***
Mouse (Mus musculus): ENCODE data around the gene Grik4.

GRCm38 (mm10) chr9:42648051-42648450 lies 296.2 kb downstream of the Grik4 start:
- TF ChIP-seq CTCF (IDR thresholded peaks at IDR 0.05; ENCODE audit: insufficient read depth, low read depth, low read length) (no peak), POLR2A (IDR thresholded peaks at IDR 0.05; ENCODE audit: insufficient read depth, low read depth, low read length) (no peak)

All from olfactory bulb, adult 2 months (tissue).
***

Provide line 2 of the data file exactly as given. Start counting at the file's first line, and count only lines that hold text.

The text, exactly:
GRCm38 (mm10) chr9:42648051-42648450 lies 296.2 kb downstream of the Grik4 start: